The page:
SOUTH BEND, Ind. -- Autry Denson recognizes the irony of his current task. Heck, he already has lived it, albeit on the other side of things. He was a Florida-bred recruit who couldn't stand the thought of leaving the Sunshine State, who told out-of-area recruiters to get lost, who couldn't point to Notre Dame on a map.
He had taken a visit to Colorado and gotten homesick. He had dismissed overtures from Irish assistant Dave Roberts, among others. And then, well …
"Coach (Lou) Holtz came to my house, I was committed to Florida State, we didn't talk about football one time," Denson said. "He had to be at my house till about midnight, he was there a long time. He was doing magic tricks and we were just talking, having fun. And when he got ready to leave he said, 'Hey, by the way, we'd like you to come up on a visit, you've still got one left.' The rest is history."
History, as in Denson becoming the school's all-time leading rusher. As in Denson playing four NFL seasons and coaching for six years, returning this year as an Irish assistant, along with fellow former Irish standout Todd Lyght.
The magic trick, for the record, was the old milk-disappearing-in-the-newspaper bit, impressing Denson's mother. Denson is confident it'll no longer take pulling a rabbit out of his hat to woo prospects from the South, having been in those recruits' shoes a mere two decades ago.
"When you grow up in Florida, you don't grow up hearing Notre Dame," the running backs coach said. "You grow up hearing SEC, that's all you know. SEC. And you've got Florida State, ACC, things of that nature. So the biggest thing is me making sure I get them here, and not just them but their parents. Because the amount of information that an 18-year-old's going to take in by himself at Notre Dame, so many things will get missed."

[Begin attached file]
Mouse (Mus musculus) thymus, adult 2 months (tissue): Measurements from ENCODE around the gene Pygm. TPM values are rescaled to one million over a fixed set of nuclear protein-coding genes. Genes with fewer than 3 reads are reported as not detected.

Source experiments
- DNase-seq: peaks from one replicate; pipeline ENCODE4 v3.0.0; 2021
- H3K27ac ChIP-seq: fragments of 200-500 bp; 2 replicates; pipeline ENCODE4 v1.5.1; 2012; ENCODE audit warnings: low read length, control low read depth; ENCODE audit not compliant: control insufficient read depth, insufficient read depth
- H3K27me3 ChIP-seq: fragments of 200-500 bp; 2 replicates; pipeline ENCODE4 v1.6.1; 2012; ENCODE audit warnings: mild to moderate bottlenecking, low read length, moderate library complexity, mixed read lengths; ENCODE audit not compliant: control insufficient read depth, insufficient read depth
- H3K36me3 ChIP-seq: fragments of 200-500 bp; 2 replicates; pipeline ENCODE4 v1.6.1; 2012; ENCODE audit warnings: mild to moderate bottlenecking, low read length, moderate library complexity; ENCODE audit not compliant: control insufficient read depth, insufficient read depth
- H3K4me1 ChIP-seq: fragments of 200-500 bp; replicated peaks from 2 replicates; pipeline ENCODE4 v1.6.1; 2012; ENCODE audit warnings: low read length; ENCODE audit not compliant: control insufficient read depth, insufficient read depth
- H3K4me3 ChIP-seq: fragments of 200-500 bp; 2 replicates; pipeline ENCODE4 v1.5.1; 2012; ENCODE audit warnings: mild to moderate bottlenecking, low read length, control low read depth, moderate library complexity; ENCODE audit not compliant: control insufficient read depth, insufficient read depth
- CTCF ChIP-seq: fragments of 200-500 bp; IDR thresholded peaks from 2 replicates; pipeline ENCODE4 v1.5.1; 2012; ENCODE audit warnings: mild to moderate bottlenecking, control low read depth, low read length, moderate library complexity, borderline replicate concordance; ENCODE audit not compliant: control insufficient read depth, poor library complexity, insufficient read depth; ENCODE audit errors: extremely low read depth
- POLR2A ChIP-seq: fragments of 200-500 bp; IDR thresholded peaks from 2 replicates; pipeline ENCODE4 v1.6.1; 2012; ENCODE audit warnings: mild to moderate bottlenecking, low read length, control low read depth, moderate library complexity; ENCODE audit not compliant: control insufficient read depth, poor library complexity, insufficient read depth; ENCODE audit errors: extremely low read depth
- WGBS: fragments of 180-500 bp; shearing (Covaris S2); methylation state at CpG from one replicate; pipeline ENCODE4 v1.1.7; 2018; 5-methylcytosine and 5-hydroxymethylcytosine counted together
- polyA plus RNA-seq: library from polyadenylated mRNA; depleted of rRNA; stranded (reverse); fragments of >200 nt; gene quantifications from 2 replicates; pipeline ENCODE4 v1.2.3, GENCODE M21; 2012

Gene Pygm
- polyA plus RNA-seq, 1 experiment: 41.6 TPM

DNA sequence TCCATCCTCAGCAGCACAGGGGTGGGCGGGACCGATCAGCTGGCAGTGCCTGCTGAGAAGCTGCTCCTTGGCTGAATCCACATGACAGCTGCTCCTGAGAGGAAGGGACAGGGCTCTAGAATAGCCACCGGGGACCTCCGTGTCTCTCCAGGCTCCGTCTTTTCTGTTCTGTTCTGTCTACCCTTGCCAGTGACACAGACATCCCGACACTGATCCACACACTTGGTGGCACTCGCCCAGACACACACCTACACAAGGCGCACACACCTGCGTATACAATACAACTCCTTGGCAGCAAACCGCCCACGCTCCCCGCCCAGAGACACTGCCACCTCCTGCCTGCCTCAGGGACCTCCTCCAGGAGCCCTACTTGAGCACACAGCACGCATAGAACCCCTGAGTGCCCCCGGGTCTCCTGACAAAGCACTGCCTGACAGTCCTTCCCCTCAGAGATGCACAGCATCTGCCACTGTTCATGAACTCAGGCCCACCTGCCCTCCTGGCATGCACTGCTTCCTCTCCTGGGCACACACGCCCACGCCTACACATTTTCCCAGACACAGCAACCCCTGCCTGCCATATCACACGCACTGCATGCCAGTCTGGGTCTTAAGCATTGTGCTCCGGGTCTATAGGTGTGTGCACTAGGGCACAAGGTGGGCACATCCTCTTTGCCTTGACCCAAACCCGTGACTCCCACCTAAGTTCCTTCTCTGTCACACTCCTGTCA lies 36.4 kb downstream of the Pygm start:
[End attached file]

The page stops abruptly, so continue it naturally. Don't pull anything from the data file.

The challenge is similar for Lyght, whose recruiting territories include the warm(er) locales of Louisiana, Texas, Nevada, Arizona, Oregon and Washington.
"Parents understand the importance of a Notre Dame education," said the secondary coach, a cornerback on the Irish's last title team (1988). "Sometimes when you're talking to a young man who may be 17 or 18 years old and you're talking about the next four years, that's a lifetime for them, but we all know four years is going to go by pretty quickly. So we always talk about four-for-40; the next four years are going to set up the next 40 years of your life."
A Flint, Michigan, native, Lyght recalled Holtz and assistant Vinny Cerato showing up at his high school at 8 a.m. on the first day of permissible contact, sealing the deal over in-state programs. Long after the end of his 12-year NFL career, when Lyght was living in Las Vegas and the coaching bug finally bit, he got hooked up with Bishop Gorman (Nevada) coach Tony Sanchez in the early stages of a prep dynasty.
Denson, who had worked in the financial industry, leaned on a number of mentors -- Tony Dungy, Chuck Pagano and Urban Meyer among them -- when he decided to uproot his family and follow his passion.
"Coach Meyer did a great job of preparing myself for my wife when I was even thinking about getting into coaching, of what my life would be like, in his opinion for the next four or five years," Denson said. "And I'll tell you what, it's been pretty accurate. So even from a housing standpoint, we sold our place and then we rented because we were prepared."